The most frustrating thing about ADOX is its inability to set or retrieve permissions on Access forms, reports, macros, and modules. If you've read the "Converting DAO to ADO" white paper on Microsoft's Web site, you may have noticed the ADOX procedure purporting to set permissions on Access objects. The code looks good, but it doesn't work. There's no fix for this -- the workaround is to use DAO. You'll also find it most convenient to use DAO for setting relationships, creating indexes, and setting/retrieving database properties.

I'm not suggesting you should never use ADO -- if you're working with external data sources, such as SQL Server, ADO is definitely preferred over DAO or ODBCDirect. Dan Haught has some great transitioning tips on page 52. There are also new twists in ADO recordsets that are fun to work with, and ADO command objects are the only way to use the new Jet SQL grammar. You can always take advantage of both ADO and DAO in the same project by setting references to both type libraries. But for Access-only applications, you're still going to need DAO to get the most out of the Jet engine.
Anyway, sorry to run on so long, but your question is a perennial one, and I wanted to pull my thoughts together on it. So there you have it.

HTH,

Bob


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Old September 5th, 2003, 01:26 PM
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Oops, gave you the wrong URL for the VB6 project. It's here:

http://msdn.microsoft.com/library/de...oadoupdate.asp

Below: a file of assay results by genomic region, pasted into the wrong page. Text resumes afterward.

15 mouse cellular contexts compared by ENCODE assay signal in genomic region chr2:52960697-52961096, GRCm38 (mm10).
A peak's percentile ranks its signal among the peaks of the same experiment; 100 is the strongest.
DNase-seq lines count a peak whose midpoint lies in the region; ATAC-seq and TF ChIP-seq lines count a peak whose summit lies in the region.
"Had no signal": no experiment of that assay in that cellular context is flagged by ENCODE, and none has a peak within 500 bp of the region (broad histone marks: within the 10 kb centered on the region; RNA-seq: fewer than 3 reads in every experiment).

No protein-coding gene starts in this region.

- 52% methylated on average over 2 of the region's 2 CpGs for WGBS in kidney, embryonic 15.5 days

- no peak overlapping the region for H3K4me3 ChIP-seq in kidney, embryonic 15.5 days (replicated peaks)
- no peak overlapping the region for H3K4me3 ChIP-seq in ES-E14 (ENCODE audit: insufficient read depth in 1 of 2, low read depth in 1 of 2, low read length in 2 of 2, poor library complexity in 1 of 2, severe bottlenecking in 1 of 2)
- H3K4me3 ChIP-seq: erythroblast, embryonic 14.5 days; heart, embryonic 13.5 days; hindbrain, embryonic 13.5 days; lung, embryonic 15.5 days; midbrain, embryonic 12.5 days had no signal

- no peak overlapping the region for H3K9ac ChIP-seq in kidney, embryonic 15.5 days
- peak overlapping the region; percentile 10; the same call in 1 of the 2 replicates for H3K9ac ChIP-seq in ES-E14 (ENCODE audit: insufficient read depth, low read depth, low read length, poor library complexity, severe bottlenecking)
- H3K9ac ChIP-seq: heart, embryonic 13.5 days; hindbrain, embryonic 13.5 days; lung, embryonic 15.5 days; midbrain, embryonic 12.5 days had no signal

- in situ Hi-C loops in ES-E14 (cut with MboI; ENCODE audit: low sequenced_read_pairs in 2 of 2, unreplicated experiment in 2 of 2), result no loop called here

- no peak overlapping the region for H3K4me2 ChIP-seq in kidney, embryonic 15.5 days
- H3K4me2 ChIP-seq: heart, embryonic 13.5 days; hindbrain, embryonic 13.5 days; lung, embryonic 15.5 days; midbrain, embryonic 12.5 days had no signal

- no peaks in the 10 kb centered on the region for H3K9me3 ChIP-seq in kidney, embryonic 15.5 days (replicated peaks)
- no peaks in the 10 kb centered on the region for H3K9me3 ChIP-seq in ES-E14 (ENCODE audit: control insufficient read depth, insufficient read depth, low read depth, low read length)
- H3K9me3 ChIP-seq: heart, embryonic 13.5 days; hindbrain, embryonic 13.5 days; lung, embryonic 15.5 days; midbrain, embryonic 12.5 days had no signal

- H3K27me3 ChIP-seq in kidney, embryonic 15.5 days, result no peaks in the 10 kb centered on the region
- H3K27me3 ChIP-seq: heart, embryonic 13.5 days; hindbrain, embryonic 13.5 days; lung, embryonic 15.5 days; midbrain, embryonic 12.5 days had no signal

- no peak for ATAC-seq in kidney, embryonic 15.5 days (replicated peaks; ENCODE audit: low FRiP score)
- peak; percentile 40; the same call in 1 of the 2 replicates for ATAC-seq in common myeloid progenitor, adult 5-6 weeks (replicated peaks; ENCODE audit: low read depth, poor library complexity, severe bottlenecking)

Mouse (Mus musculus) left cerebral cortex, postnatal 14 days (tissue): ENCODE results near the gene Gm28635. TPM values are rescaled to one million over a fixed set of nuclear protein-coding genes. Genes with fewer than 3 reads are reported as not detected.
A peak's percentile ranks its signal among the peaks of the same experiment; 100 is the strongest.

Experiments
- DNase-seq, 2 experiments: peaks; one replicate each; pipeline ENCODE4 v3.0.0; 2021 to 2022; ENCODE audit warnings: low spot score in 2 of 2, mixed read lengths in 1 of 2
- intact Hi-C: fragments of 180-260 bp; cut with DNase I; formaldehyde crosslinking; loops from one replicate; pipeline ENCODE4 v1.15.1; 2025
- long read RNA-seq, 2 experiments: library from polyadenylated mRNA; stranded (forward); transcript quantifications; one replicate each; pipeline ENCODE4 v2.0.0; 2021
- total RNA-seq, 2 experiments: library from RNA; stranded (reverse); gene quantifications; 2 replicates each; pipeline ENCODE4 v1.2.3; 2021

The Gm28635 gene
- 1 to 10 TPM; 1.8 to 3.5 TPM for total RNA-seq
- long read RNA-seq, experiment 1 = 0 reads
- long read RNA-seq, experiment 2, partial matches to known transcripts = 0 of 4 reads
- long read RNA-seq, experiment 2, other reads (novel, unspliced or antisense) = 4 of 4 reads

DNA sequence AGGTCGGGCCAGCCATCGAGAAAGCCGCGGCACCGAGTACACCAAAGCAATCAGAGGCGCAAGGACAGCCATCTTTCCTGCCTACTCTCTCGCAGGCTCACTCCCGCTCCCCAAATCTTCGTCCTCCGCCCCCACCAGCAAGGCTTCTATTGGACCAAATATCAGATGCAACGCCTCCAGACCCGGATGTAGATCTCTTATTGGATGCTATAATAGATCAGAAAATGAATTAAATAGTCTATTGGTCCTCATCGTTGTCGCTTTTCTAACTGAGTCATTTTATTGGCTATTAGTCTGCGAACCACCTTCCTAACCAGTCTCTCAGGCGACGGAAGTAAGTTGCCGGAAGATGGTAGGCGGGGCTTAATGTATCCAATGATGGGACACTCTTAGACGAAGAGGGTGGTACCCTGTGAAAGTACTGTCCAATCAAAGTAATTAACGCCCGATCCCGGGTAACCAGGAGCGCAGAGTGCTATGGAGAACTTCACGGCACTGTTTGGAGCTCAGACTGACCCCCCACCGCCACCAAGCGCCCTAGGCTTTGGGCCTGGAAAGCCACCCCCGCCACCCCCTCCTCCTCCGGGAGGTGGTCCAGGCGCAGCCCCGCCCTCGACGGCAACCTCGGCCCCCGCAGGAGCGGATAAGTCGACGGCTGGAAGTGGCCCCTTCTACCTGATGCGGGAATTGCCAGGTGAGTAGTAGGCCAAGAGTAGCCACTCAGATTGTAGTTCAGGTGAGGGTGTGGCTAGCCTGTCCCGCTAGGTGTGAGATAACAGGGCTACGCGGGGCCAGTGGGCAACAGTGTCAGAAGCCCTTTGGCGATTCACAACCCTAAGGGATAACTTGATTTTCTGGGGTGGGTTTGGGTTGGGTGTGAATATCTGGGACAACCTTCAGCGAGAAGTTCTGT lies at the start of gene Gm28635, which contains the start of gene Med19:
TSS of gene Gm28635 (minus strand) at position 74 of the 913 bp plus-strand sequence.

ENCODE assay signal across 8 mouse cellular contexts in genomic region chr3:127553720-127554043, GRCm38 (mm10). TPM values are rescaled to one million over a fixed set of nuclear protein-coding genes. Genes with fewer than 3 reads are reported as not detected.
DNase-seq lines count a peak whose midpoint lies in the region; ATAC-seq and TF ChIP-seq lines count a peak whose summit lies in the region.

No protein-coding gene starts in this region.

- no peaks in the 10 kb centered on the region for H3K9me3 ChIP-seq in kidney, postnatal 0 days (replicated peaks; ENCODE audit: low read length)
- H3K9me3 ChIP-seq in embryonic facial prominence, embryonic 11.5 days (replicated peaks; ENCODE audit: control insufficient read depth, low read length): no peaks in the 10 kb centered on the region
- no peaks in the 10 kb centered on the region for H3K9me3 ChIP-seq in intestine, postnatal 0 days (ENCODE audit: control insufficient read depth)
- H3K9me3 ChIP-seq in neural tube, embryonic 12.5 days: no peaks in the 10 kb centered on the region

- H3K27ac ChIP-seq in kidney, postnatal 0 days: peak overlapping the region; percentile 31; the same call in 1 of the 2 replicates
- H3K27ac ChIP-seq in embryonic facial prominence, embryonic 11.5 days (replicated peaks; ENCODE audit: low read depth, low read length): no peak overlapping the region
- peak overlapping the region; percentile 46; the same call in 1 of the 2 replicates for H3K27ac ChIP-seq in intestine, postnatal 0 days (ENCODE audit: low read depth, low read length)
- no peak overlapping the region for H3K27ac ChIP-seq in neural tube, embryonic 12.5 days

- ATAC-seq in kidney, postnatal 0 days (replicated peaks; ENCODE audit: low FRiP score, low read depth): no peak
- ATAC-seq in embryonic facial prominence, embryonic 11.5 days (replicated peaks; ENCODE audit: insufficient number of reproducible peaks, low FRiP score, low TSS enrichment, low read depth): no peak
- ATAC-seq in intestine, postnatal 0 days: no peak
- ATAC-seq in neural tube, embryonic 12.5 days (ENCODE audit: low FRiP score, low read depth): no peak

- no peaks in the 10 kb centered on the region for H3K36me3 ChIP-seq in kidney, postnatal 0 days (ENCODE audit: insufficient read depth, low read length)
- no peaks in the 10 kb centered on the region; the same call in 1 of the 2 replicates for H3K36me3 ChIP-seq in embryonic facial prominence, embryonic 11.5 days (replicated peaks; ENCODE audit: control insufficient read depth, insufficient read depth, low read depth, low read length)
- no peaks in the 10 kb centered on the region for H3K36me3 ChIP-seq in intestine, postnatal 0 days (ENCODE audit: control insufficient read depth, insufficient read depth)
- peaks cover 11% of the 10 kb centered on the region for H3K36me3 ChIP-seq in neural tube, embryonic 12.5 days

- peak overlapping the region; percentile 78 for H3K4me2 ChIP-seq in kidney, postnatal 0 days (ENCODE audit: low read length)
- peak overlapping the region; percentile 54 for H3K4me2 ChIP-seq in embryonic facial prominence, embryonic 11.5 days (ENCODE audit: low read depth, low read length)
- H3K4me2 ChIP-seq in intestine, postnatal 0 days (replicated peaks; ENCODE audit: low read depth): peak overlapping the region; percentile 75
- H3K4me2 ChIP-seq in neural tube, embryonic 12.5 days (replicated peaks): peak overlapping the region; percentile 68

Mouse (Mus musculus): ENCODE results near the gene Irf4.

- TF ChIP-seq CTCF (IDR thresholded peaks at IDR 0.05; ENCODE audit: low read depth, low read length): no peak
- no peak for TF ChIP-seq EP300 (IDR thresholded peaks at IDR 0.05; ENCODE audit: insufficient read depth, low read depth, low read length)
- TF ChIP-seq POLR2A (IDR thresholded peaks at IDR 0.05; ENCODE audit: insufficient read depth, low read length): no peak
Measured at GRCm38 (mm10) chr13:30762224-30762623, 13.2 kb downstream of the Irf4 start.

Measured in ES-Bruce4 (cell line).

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Old September 5th, 2003, 01:46 PM
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Hi Greg,

Just to make sure I was clear enough about this:

Brian is using a command object here (which doesn't exist in DAO) to populate the recorset:

cmdSP.ActiveConnection = CurrentProject.Connection
cmdSP.CommandType = adCmdTable
cmdSP.CommandText = strRecSrc

Set rstBrowsePTIs = cmdSP.Execute

You are using the the OpenRecorset method of your Databse object:

Set rstBrowsePTIs = dbsPTIEvaluator.OpenRecordset(strRecSrc, DB_OPEN_DYNASET)

And I'm using the recordset object's Open method:

rstBrowsePTIs.Open strRecSrc, cnn, adOpenDynamic, adLockOptimistic

Hence the variations. Anyway, enough o' that.

Bob






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Old February 10th, 2005, 12:17 PM
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Hey..Bob.

Well, I am converting a project developed with DAO to ADO,
I just read your comment about that VB project, i also check
URL but didnt find out that project. So please check and give
me new URL..

I am stuck middle of something and it will really help me.

Thanx in Advance./..

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Old February 10th, 2005, 11:20 PM
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Hello,

Unfortunately, the module I mentioned appears to have been archived with the following comment: "Content may contain URLs that were valid when originally published, but now link to sites or pages that no longer exist."

I could e-mail you the module 83K but not through the Wrox site (no attachments allowed).

Bob



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Old January 11th, 2006, 06:22 AM
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hi!

Could you email me the code, I would really appreciate it!

Best regards,
ocliff

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Old January 11th, 2006, 06:23 AM
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... my email is at the bottom of this page: www.avectris.se

thx!

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Old January 11th, 2006, 04:05 PM
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Hi Manfred,

I sent a .zip file of the VB6 project. Let me know if you have any problems opening it. The module you are interested in primarily is MigratingDAOtoADO.bas. This is just a VB standard module that you can open in the Access VBE editor as well.

Best,

Bob